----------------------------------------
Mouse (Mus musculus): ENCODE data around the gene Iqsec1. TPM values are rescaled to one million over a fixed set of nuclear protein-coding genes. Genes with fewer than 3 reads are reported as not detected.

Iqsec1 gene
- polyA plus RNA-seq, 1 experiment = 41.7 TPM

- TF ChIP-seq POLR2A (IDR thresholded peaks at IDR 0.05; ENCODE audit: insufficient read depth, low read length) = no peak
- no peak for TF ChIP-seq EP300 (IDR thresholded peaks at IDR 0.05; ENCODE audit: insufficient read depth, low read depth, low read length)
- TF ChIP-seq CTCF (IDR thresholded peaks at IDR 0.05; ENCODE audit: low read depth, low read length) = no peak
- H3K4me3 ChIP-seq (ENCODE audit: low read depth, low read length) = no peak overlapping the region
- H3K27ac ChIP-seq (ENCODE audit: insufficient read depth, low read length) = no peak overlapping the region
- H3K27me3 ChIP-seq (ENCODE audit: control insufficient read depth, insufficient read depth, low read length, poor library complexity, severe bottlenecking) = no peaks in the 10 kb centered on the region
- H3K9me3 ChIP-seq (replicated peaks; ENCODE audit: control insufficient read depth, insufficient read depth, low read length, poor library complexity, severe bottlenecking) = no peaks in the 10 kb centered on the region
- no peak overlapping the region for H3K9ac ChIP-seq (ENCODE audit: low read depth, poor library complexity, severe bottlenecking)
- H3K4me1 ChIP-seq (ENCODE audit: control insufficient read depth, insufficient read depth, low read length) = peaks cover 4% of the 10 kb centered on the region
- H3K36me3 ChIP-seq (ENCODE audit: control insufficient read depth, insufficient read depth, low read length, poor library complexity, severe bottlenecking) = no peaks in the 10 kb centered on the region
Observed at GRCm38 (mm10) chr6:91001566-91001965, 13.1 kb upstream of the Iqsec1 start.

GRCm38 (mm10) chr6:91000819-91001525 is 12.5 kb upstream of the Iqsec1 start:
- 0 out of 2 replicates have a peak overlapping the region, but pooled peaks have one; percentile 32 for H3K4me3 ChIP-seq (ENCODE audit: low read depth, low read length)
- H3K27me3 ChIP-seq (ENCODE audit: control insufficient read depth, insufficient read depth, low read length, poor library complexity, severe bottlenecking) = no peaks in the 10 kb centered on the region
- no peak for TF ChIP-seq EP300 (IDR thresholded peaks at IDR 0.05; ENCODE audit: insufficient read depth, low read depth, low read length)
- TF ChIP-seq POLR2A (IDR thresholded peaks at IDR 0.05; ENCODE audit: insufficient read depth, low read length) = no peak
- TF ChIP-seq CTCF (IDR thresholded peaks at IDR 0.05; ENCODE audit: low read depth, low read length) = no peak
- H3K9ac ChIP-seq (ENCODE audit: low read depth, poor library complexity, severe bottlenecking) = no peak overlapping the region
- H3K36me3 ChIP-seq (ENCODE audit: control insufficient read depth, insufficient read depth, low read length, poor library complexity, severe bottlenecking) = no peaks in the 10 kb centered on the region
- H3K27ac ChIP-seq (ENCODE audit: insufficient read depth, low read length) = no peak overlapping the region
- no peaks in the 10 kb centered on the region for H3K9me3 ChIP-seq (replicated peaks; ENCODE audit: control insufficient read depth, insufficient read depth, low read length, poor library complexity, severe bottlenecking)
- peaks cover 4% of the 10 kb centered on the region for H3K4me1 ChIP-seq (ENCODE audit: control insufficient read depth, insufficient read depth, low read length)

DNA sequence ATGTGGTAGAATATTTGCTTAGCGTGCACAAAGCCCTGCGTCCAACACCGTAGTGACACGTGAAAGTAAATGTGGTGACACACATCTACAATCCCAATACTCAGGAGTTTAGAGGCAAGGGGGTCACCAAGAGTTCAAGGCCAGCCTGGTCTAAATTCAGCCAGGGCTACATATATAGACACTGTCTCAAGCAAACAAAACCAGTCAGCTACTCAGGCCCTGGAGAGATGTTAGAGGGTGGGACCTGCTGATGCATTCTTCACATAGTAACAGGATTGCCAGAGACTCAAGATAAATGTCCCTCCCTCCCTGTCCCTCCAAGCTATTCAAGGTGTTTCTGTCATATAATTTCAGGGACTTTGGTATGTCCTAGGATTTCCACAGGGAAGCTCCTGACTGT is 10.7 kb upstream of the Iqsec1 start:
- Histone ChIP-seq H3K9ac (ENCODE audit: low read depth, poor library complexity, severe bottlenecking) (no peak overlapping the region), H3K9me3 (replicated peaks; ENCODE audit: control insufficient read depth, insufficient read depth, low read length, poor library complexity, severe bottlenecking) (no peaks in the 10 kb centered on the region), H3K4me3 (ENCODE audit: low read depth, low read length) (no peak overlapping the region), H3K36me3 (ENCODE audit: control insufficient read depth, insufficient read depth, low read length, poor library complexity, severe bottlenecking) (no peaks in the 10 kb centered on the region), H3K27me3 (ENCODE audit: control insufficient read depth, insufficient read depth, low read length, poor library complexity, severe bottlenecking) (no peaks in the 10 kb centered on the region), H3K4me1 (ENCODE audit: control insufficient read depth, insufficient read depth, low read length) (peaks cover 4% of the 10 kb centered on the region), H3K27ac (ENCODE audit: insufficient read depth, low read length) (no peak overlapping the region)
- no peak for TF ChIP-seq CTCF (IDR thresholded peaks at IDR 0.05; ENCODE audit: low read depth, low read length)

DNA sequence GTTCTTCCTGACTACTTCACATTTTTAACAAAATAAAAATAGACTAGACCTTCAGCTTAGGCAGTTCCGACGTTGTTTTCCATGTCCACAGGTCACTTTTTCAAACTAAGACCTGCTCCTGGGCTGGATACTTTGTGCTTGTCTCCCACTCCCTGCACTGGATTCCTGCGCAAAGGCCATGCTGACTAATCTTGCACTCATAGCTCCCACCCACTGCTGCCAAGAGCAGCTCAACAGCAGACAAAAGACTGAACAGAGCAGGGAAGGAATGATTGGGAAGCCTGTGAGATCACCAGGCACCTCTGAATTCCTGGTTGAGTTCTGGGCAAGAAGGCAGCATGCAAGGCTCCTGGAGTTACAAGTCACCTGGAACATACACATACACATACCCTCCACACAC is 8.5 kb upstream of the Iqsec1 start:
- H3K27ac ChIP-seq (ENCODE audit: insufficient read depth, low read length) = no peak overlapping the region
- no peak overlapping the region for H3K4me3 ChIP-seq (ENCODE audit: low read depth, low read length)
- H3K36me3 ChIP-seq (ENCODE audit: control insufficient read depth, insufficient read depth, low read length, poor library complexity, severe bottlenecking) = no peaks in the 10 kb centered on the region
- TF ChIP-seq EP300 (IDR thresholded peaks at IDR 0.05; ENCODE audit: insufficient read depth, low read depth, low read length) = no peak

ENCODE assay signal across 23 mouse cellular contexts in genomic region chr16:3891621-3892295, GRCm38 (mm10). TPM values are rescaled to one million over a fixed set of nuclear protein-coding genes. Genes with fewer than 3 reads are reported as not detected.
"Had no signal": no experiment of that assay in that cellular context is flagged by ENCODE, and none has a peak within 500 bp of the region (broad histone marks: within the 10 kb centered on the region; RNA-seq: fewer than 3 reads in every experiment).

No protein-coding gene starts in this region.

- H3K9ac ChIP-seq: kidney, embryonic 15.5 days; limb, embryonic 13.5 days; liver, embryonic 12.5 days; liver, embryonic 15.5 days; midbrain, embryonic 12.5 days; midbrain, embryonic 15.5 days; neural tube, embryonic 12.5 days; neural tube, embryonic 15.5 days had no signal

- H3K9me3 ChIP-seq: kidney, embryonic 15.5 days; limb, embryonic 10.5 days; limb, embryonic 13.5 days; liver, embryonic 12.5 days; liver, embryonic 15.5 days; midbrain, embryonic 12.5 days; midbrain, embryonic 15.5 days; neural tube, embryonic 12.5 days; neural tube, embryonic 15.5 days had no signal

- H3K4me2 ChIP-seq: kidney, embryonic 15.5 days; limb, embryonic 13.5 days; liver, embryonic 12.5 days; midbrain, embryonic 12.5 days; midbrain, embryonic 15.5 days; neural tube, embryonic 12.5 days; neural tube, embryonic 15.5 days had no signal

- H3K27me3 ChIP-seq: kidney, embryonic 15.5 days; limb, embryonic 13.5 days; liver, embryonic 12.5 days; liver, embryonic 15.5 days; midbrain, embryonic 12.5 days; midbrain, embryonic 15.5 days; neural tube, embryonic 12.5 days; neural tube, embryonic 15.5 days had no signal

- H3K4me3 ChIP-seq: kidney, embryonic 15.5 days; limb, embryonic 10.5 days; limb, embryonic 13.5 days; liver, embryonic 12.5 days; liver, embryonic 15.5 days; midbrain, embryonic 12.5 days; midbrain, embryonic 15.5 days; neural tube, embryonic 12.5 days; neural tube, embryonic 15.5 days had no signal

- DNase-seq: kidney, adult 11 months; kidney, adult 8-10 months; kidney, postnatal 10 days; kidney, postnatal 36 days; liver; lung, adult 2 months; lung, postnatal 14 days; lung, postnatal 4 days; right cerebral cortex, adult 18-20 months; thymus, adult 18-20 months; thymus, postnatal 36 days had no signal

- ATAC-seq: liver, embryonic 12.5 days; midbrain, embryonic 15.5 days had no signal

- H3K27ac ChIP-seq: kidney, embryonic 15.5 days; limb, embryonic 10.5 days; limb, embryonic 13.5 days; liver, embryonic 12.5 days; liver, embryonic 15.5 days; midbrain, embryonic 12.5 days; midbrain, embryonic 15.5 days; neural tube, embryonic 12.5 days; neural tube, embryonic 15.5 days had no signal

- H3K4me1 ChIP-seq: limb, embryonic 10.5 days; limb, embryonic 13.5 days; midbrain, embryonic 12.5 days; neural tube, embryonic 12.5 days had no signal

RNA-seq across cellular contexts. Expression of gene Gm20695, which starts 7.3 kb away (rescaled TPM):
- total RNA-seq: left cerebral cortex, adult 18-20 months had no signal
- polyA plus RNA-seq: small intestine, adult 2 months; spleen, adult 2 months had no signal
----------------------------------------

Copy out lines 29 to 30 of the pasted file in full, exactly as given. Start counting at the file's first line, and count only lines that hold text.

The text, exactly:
DNA sequence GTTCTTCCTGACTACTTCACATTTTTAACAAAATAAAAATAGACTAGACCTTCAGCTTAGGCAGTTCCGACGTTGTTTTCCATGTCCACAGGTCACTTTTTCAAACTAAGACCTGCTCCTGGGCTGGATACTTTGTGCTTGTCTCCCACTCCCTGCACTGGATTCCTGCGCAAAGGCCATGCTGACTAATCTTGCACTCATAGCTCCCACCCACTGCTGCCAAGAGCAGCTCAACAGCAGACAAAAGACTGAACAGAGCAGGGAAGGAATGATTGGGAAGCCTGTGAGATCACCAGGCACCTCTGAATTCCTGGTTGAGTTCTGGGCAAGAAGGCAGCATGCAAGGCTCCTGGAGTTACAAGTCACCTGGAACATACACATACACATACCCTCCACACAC is 8.5 kb upstream of the Iqsec1 start:
- H3K27ac ChIP-seq (ENCODE audit: insufficient read depth, low read length) = no peak overlapping the region